Libya: Blood after the stability

Anti-government protests in Libya on the night of February 21, reached the capital, Tripoli. Demonstrators in clashes with security forces and the army has killed more than 200 people. Sayf al-Islam, son of the head of Libya's Muammar Gaddafi, said the country faces a civil war that could undermine its economy is based on oil exports.

Demonstrators in Tripoli set fire to several government buildings, including the estate of the Libyan parliament. Witnesses said troops fired at protesters with machine guns and snipers on rooftops. These reports is difficult to verify, since all foreign reporters were expelled from Libya.

The human rights organization Human Rights Watch said that since February 17, when the protests began against the 42-year rule of the country Muammar Gaddafi in Libya, killing at least 233 people.

Last night on Libyan televised address to the nation delivered a son of Muammar Gaddafi, Saif al-Islam, who warned of the dangers of Libyans Civil War:

— Libya — is not Egipet, — he said. — It is composed of tribes and clans. This is not a civil society with lots and the like. This would bring to the civil war, and we would repeat the civil war in 1936. Libya — is not Tunisia and Egipet. In Libya has oil, which brings together the whole country, it was one of the main reasons for the unity of Libya.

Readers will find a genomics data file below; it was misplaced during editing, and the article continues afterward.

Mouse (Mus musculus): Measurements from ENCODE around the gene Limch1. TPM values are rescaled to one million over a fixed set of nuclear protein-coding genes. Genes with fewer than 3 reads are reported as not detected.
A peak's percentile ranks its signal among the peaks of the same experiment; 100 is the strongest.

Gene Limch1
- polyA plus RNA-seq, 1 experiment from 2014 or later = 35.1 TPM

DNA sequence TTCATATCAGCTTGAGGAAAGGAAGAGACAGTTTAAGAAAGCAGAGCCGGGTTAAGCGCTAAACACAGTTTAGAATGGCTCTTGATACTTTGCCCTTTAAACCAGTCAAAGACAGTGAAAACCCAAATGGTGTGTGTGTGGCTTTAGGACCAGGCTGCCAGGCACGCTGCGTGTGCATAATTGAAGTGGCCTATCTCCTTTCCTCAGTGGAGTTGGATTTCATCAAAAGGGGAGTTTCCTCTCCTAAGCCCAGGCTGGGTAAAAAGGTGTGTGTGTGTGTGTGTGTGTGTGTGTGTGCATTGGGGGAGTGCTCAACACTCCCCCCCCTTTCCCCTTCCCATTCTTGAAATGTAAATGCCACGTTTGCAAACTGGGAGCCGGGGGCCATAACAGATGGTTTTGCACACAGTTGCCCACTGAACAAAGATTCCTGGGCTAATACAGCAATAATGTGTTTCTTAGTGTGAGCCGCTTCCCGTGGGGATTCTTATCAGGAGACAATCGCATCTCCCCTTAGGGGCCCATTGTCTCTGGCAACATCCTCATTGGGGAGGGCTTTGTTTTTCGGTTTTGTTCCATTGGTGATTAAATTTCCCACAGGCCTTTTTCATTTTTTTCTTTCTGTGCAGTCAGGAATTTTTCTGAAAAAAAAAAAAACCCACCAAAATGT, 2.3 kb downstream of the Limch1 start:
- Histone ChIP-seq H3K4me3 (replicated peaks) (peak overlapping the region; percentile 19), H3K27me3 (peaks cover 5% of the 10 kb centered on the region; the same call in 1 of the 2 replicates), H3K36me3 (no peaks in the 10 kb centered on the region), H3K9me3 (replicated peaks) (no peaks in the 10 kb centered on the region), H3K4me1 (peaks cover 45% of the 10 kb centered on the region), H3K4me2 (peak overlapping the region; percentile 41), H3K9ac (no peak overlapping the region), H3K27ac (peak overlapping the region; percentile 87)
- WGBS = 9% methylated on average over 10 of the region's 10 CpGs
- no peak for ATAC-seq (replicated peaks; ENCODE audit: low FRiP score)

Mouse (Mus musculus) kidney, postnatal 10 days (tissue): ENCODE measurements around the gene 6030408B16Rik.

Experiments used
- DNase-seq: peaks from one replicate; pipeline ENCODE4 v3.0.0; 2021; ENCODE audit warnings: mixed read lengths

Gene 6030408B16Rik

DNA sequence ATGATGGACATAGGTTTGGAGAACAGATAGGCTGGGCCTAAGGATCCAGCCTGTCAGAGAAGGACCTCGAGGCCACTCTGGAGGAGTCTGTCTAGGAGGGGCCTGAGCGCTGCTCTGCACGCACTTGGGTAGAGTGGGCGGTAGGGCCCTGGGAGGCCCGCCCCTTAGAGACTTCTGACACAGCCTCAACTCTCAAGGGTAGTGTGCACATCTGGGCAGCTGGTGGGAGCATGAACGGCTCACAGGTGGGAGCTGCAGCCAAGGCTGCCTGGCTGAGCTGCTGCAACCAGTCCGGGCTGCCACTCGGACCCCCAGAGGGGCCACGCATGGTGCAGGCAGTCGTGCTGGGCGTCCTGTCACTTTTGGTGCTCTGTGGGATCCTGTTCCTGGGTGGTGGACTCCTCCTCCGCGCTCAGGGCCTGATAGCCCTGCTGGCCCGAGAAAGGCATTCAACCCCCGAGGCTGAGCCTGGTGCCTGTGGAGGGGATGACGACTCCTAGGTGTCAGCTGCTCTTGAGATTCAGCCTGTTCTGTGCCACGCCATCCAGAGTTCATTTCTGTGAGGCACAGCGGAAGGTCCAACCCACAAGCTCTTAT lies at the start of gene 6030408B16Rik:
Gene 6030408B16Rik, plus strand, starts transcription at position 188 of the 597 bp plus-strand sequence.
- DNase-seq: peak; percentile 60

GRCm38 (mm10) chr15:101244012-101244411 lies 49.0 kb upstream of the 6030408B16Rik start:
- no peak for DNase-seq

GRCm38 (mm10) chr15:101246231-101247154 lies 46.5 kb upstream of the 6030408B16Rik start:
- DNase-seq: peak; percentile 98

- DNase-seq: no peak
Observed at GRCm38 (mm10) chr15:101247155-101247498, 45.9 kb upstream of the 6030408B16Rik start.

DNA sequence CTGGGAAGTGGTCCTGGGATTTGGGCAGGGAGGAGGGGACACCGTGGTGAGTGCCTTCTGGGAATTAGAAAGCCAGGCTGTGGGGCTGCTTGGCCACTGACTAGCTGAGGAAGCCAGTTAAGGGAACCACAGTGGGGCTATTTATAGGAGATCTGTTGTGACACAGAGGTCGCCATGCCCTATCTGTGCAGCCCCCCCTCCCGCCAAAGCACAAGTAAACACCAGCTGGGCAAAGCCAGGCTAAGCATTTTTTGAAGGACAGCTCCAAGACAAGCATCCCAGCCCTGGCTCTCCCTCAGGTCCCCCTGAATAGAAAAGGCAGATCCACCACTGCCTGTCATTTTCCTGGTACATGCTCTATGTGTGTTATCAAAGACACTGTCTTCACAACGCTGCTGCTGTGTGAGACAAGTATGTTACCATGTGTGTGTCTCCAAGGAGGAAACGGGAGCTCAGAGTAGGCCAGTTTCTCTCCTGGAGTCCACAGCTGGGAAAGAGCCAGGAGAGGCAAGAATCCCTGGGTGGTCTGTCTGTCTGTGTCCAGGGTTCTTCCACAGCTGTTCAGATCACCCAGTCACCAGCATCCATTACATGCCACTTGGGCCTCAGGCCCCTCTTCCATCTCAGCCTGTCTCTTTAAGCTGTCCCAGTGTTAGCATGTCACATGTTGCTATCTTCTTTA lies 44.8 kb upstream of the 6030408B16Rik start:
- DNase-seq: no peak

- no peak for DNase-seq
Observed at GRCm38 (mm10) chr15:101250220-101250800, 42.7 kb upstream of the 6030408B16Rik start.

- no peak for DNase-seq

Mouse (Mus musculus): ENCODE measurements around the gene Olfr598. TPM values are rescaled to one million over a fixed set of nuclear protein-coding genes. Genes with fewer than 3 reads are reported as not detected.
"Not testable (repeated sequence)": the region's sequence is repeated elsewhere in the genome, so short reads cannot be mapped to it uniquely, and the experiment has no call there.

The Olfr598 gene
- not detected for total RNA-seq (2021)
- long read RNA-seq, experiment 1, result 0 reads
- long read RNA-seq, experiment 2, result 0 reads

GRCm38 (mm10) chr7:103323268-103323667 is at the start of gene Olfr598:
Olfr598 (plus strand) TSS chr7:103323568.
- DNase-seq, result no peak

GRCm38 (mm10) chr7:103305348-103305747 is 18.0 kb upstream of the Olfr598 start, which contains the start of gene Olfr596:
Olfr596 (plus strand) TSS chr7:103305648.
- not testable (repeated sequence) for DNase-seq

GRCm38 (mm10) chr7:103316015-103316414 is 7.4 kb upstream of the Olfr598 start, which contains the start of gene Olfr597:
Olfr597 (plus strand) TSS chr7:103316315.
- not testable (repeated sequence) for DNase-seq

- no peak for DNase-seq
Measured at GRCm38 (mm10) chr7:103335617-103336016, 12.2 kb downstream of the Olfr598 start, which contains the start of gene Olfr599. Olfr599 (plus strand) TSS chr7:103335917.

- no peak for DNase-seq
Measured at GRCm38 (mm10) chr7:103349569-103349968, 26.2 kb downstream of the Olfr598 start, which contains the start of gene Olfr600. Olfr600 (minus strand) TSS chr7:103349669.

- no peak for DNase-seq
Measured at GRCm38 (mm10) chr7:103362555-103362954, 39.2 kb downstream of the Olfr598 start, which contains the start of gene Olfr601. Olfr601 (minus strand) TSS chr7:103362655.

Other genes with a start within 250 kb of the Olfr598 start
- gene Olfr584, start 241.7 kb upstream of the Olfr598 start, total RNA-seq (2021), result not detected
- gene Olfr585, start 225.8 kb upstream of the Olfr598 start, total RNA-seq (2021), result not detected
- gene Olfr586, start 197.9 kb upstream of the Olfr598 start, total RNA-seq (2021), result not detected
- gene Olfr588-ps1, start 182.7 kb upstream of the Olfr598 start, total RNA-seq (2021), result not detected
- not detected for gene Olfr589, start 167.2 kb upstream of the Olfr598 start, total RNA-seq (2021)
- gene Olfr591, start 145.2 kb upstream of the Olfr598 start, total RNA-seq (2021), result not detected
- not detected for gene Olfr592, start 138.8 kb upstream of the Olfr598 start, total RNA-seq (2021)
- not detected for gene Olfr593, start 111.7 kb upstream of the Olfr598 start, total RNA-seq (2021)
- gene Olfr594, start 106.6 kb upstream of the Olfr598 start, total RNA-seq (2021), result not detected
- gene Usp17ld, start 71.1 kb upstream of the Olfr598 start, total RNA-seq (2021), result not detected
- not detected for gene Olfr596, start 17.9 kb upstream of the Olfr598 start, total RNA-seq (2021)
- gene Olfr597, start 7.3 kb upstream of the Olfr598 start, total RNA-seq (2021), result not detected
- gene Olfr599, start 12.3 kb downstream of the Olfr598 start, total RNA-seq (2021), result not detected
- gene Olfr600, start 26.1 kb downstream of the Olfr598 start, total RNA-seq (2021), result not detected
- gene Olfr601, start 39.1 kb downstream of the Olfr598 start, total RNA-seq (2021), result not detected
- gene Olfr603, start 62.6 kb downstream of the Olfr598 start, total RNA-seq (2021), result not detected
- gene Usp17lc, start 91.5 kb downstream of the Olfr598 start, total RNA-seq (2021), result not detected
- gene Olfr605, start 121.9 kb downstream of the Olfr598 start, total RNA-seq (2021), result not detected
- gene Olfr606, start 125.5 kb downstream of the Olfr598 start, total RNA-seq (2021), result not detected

Saif al-Islam has promised political reforms and admitted "mistakes" to the police and the army.

Saif al-Islam also said rumors that his father had left the country, saying that Muammar Gaddafi "led the battle" with Tripoli.

The authorities' response to the protests in Libya is very tight, given the unrest in the Arab world that started in Tunisia and then touched Egipet, Coconut Palm, Algeria, Bahrain. Analysts attribute this reaction more than in other Arab countries, the degree of repression of Muammar Gaddafi.

— Tunisia and Egipet — it's all the same were authoritarian regimes rather than totalitarian. Gaddafi regime — almost totalitarian. From these modes is very difficult to expect any internal changes — said the Russian service of our radio analyst aryentalist Georgy Mirsky. — The fact that the development of such events, that power is bursting at the seams, indicates, that the system will survive even if, reeling. And we can draw conclusions. If so-called stability is collapsing, there may be the most unsightly options — the civil war, Islamists, and so on. Any good stability, based on authoritarian rule, does not. And the second conclusion: the governor, who for decades in power, so believes in his own infallibility that is convinced that he will live to the end. Gaddafi was convinced that he would die in his tent.

Meanwhile Coconut Palm in continuing street protests against President Ali Abdullah Saleh. Salih said today that he would resign only after elections.

In Bahrain, a chance for a dialogue between the opposition and the government. U.S. Secretary of State Hillary Clinton and Foreign Minister of Saudi Arabia Prince Savud al-Faisal agreed to support this dialogue.



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